Working with this client has been wildly entertaining as well. One of his associates was an influential land developer and neighborhood political figure who insisted that we convene at Bob’s Big Boy for key meetings. Yes, the decision to petition the United States Supreme Court that I mentioned before was made over a Big Boy Double-decker!

Another time, after a particularly grueling mediation, opposing counsel squeezed my client’s hand so hard that he made it bleed. The attorney then turned to me and said, “kiss my ***” and stormed out of the room. A month later he offered me a job at his firm. True story!

My point is that you have to make the best of every opportunity and take action. Don’t be afraid! You never know what might happen . . . and let me just speak directly to the new attorneys out there. If I can do it, anyone can. I’m no dummy, but I’m not a genius either.

So go out there, make it happen . . . and support your local ballet company!

Adrianos Facchetti is an Internet defamation attorney in Los Angeles, California. He is Argentinian and Brazilian and speaks Spanish and Portuguese fluently. Born and raised in L.A., Adrianos is active in the community and is a member of the board of directors of the Media City Ballet.




200 North Fairvew
Burbank, CA 91505-3523
Tel:  (818) 636-8282
Fax: (818) 332-1255

Blog:       California Defamation Law
Twitter:   @adrianos

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Comments

Lisa Solomon

What an engaging story, Adrianos.

I started my practice with my own "anchor client," the Boston law firm where I worked as a paralegal during college. I had been out of law school for about three years when the firm asked if I wanted to work for them remotely (I live in New York), doing legal research and writing for insurance coverage opinions. Though I've since vastly broadened the substantive scope my practice beyond insurance coverage, I still concentrate on providing legal research and writing services to other lawyers.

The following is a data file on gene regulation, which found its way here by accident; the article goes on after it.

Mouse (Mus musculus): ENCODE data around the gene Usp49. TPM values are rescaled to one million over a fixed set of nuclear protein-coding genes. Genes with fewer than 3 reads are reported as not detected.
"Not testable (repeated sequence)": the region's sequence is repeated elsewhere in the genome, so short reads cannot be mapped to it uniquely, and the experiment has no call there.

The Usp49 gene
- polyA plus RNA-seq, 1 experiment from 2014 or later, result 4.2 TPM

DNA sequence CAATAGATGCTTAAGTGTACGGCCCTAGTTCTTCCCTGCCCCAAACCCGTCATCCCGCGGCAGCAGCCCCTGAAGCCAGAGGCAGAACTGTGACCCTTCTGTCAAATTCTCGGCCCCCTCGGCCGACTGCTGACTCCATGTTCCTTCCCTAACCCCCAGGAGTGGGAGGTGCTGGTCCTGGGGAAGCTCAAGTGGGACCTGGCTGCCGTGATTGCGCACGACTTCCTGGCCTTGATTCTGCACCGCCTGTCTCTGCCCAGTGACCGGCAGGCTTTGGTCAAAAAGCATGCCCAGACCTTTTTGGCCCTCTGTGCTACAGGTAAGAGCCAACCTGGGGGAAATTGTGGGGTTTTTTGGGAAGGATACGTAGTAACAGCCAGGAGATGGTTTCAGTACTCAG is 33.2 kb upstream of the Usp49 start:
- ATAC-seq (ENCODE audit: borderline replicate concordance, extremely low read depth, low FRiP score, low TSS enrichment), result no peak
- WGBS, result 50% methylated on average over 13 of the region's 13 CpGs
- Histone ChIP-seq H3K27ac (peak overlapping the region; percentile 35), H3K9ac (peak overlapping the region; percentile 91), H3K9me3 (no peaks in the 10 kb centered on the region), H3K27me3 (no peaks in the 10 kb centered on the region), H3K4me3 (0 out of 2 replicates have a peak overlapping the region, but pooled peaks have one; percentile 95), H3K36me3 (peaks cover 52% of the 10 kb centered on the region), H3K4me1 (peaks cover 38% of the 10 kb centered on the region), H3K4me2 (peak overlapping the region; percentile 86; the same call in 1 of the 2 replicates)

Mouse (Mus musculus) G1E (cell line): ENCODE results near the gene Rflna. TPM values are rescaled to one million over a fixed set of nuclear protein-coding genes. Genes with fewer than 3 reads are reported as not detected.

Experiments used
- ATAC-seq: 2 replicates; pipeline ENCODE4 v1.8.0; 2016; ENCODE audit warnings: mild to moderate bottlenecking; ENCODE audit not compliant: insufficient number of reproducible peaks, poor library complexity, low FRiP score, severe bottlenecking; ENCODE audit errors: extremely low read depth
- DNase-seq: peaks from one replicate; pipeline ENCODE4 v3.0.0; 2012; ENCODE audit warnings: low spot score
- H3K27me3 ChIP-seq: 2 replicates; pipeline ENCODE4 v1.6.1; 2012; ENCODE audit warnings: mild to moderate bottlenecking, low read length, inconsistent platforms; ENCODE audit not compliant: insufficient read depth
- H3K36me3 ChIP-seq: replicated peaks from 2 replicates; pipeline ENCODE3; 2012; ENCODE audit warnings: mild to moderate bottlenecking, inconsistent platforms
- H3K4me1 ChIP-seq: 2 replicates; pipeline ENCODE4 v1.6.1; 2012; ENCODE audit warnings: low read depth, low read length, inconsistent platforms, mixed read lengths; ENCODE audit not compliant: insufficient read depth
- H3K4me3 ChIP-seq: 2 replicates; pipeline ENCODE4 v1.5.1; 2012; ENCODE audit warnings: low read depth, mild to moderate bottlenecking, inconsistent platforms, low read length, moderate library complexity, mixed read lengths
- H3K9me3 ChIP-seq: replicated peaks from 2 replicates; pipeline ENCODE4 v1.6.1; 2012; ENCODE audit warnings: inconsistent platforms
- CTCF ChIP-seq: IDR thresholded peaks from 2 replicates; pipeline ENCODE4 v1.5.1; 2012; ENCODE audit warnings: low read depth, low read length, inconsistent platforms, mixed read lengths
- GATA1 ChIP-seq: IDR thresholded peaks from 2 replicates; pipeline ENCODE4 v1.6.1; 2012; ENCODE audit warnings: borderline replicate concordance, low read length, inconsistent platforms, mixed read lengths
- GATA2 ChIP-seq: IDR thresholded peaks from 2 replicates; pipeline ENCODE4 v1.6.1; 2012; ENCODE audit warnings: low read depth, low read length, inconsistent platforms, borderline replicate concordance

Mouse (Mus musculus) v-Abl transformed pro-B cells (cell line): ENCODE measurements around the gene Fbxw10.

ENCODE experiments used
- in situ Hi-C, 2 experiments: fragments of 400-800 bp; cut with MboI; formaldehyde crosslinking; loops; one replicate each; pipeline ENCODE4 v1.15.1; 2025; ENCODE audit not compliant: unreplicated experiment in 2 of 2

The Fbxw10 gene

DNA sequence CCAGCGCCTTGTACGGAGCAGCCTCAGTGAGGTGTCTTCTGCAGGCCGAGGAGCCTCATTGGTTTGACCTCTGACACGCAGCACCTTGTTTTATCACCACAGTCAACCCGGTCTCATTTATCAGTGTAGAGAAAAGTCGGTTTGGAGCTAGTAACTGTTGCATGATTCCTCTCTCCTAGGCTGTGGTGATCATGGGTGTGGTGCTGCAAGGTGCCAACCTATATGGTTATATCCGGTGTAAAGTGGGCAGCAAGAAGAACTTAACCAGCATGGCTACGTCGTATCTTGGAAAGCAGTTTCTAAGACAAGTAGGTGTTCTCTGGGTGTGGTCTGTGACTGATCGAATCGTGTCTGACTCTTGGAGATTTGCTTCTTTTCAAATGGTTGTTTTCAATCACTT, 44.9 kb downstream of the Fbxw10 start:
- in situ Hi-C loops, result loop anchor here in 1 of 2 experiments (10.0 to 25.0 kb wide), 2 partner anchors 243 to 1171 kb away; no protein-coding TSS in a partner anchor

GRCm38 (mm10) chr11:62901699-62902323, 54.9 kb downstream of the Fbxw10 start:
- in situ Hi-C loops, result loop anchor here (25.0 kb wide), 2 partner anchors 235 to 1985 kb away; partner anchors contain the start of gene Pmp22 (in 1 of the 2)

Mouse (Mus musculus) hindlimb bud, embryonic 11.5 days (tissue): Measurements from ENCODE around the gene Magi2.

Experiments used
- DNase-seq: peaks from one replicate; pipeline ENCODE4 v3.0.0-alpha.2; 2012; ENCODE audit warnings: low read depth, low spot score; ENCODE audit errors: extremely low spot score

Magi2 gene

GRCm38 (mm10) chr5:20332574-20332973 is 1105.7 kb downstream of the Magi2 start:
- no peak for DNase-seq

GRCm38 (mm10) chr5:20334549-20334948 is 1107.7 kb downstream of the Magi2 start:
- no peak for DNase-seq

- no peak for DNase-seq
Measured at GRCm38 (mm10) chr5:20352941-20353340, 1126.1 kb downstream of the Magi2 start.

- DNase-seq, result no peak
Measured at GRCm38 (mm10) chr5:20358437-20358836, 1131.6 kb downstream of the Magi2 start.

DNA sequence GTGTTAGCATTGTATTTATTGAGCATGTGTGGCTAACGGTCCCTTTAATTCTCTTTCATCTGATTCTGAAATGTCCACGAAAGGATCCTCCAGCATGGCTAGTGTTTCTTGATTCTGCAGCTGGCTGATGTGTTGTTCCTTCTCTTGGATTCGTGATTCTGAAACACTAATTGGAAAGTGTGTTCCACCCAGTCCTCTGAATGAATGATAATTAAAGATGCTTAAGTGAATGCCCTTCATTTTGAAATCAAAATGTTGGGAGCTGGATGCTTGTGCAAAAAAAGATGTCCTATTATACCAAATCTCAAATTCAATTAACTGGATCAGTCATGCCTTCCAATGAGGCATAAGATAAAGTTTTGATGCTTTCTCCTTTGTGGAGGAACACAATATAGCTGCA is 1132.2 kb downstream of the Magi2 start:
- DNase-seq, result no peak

And, although it's been years since I've done any work for the Boston firm, I'll always be grateful for the opportunity to get my practice off the ground with a steady income from day 1.

Jeena Belil

Very inspiring and funny article Adrianos! You had me guessing about the title for weeks.
You are proof that it CAN be done.

Adrianos Facchetti

Jeena - thanks for reading my post! I was really excited when Susan told me I could write a guest post on her blog. It was totally fun writing it.

Lisa - I'm glad you found my post interesting. Not many lawyers are as lucky as we are, but we're proof that it's possible!

Brenda

Adriano's, i am reading this from my office in Nairobi in Kenya, Africa. You are very gifted not to mention your sense of humor. I wrote to you earlier in regard to defamation law, though here(Kenya) our law is borrowed from the English Contitution, considering they colonized us, the info you sent me was helpful. Thanks a lot and i look forward to reading some more from you,also i got into twitter because of you.

Cheers!